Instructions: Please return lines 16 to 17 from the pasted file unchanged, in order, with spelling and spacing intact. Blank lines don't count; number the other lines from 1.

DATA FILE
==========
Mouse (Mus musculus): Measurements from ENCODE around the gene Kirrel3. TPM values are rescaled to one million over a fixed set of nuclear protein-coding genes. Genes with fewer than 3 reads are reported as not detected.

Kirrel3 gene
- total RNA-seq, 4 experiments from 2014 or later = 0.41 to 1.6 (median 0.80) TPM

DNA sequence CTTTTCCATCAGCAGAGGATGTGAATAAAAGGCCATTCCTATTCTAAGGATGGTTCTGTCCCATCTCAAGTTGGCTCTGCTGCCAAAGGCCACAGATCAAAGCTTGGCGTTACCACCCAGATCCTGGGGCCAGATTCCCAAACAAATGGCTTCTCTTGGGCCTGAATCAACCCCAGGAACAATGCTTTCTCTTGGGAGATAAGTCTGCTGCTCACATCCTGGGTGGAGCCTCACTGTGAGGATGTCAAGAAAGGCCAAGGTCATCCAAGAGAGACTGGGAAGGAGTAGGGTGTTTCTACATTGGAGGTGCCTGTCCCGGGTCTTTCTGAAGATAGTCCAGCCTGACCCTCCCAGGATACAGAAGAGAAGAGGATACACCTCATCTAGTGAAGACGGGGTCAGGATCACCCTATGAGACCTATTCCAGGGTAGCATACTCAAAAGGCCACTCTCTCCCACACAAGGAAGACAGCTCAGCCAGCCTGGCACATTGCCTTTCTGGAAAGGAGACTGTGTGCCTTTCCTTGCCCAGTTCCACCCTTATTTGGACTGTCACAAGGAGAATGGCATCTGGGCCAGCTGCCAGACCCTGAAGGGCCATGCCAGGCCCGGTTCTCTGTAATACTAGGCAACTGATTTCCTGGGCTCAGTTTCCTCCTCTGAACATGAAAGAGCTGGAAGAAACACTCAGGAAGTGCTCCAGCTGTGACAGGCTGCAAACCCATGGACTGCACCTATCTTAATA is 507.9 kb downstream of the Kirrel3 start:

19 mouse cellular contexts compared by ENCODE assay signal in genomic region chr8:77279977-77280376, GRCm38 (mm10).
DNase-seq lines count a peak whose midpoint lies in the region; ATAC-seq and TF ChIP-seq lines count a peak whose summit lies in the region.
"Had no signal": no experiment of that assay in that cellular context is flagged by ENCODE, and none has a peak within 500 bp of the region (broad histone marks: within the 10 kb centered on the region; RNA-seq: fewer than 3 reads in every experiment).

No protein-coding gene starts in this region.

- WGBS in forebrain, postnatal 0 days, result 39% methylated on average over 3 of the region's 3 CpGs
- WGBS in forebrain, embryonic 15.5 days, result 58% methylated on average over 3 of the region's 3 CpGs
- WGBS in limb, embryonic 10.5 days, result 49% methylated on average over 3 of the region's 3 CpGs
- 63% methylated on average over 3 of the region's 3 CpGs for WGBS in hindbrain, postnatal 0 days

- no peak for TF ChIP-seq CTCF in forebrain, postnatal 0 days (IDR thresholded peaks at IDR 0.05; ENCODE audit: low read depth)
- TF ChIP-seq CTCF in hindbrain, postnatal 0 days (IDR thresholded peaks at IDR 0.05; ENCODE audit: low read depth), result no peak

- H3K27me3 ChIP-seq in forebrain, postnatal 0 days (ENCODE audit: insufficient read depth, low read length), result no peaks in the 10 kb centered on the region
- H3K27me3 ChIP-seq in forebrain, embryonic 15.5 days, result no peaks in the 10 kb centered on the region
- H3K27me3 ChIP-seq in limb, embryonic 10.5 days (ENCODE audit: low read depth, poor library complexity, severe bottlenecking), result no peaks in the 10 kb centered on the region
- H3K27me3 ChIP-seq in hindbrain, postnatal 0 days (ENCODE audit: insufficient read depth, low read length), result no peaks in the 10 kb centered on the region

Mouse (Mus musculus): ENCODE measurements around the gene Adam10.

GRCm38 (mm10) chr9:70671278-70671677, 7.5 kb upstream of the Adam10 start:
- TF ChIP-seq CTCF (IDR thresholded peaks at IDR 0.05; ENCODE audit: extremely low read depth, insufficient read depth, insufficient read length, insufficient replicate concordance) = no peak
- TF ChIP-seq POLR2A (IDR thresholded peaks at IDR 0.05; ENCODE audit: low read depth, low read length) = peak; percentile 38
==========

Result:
- H3K27me3 ChIP-seq in forebrain, embryonic 15.5 days, result no peaks in the 10 kb centered on the region
- H3K27me3 ChIP-seq in limb, embryonic 10.5 days (ENCODE audit: low read depth, poor library complexity, severe bottlenecking), result no peaks in the 10 kb centered on the region